... An underlying age effect as previously reported may be responsible for the decrease in the frequency of leisure activities [9]. In the general population, leisure activities have been linked to psychological and physical well-being as well as to increased survival [24]. Thus, in rehabilitation management and counseling the focus should not only be on living and vocational rehabilitation, but also on recreative leisure activities and unpaid productive activities. ...
Article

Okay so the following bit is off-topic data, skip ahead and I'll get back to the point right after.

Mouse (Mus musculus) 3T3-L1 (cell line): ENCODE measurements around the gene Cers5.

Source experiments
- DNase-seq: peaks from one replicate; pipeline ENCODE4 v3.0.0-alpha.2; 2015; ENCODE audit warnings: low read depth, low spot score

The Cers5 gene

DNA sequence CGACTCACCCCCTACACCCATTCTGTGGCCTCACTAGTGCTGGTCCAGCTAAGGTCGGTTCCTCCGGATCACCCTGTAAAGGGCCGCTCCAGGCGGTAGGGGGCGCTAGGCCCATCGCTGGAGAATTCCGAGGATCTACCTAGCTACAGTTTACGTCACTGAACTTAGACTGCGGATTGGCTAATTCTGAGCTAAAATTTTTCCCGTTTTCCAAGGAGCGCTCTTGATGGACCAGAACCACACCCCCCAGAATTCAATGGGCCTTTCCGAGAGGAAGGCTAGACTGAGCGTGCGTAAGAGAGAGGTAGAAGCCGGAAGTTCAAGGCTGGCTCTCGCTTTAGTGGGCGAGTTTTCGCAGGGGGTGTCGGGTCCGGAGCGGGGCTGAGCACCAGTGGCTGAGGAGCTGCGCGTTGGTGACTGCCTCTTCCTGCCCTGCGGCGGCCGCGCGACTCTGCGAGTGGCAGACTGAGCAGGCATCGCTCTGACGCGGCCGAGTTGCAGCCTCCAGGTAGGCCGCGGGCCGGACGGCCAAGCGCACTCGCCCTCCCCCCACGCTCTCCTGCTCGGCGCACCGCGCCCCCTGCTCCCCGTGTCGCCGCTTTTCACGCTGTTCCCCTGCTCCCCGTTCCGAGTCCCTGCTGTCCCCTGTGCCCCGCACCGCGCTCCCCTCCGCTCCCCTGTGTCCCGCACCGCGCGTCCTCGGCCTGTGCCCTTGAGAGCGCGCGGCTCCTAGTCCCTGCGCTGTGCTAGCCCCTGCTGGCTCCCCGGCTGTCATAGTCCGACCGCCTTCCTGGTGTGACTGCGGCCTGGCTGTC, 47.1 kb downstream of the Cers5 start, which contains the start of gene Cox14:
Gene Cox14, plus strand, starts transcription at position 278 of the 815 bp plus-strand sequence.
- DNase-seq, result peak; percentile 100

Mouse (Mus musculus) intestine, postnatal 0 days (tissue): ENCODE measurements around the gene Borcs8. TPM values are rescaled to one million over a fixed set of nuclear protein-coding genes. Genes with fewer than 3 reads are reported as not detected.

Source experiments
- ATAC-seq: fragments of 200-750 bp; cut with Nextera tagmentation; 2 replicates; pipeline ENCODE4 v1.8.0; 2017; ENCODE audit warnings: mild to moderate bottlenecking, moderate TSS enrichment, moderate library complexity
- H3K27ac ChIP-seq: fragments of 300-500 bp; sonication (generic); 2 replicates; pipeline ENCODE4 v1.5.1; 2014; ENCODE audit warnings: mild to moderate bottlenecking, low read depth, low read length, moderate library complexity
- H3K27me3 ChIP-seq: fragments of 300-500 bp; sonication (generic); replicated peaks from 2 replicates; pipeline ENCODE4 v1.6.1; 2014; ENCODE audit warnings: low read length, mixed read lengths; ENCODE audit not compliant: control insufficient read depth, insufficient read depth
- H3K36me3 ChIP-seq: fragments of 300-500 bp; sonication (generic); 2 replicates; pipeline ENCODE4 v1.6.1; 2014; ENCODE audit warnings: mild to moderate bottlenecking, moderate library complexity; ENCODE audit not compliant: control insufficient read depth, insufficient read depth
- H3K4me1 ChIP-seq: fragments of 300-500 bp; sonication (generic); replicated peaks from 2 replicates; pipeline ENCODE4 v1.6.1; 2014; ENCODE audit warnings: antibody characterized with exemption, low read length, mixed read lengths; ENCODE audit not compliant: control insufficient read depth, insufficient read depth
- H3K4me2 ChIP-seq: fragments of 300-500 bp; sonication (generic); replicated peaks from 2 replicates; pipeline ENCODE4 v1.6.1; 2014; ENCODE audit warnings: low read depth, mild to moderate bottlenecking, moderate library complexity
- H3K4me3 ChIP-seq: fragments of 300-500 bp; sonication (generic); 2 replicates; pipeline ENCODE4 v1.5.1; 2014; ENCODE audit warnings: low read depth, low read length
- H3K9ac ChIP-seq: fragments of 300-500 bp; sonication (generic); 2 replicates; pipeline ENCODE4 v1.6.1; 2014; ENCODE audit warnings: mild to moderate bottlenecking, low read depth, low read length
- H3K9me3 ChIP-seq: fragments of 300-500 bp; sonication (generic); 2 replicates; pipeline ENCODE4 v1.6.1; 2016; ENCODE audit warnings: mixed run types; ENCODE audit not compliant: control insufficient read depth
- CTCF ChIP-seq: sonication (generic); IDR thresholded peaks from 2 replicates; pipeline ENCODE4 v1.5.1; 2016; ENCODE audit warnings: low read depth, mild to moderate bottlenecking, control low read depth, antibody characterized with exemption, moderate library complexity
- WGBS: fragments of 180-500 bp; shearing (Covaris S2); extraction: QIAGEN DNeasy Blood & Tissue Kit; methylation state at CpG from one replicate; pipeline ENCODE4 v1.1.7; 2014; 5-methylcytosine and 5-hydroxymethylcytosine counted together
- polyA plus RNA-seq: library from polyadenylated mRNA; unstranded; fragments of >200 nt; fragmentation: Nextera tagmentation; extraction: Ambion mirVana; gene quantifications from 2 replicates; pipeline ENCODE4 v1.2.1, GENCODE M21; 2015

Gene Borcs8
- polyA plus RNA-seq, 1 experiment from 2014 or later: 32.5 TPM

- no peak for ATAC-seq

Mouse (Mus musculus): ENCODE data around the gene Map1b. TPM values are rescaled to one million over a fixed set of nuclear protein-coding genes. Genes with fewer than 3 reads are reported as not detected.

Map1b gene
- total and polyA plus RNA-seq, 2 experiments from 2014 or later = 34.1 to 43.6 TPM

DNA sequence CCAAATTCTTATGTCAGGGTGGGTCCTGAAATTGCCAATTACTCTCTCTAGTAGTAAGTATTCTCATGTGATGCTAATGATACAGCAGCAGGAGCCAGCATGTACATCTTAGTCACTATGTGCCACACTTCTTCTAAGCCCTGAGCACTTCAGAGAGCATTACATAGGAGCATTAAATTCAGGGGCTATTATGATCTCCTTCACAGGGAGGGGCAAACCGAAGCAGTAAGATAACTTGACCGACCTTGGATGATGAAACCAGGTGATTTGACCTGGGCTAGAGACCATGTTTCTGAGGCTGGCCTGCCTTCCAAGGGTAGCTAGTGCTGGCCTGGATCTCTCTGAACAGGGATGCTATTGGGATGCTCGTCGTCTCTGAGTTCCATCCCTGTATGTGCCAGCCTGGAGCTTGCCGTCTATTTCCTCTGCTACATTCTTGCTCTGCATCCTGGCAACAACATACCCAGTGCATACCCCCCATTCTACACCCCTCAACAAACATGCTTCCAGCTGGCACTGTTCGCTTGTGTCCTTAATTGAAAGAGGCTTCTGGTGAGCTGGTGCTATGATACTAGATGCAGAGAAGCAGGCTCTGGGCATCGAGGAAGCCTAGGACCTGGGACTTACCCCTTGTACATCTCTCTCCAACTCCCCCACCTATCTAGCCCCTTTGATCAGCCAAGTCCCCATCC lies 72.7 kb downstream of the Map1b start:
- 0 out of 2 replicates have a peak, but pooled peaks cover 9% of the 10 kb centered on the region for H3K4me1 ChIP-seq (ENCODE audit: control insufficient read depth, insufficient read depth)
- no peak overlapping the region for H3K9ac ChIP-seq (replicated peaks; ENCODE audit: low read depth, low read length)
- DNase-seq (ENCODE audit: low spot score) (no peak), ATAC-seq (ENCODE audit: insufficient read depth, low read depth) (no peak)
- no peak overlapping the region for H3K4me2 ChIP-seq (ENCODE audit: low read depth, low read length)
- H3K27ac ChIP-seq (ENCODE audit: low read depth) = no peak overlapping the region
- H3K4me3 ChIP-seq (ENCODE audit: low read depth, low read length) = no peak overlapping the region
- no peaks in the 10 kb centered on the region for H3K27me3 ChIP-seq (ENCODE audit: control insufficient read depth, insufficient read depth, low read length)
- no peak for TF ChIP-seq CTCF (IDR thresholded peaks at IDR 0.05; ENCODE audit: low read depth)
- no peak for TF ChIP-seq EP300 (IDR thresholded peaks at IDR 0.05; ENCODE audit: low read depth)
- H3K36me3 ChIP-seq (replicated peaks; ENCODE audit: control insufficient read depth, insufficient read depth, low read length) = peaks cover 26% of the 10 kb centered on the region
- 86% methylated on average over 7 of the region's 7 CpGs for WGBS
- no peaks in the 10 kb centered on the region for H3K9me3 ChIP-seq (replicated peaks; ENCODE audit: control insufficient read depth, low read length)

Longitudinal community survey. To determine subgroups in social participation of individuals living with spinal cord injury (SCI). Community. Data were collected in 2012 and 2017 as part of the community survey of the Swiss Spinal Cord Injury cohort. Participation was assessed using the 33-item Utrecht Scale of Evaluation of Rehabilitation-Participation evaluating frequency of, restrictions in and satisfaction with productive, leisure, and social activities. Linear mixed-effects model trees were used to distinguish subgroups in participation associated with sociodemographic and lesion characteristics. In all, 3079 observations were used for the analysis, of which 1549 originated from Survey 2012, 1530 from Survey 2017, and 761 from both surveys. Participants were mostly male (2012: 71.5%; 2017: 71.2%), aged on average 50 years (2012: 52.3; 2017: 56.5), with an incomplete paraplegia (2012: 37.5%; 2017: 41.8%) of traumatic origin (2012: 84.7%; 2017: 79.3%). There was limited within-person variation in participation over the 5-year period. Participation varied with age, SCI severity, education, financial strain, number of self-reported health conditions (SHCs), and disability pension level. Among modifiable parameters, the number of SHCs and disability pension level emerged as the most frequent partitioning variables, while education was most informative for participation in productive, leisure, and social activities. Long-term rehabilitation management and clinical practice should target people most prone to decreased participation in major life domains. Our study indicates that the alleviation of SHCs, engagement in further education, or adjusting disability pension level are promising areas to improve participation of persons living with SCI.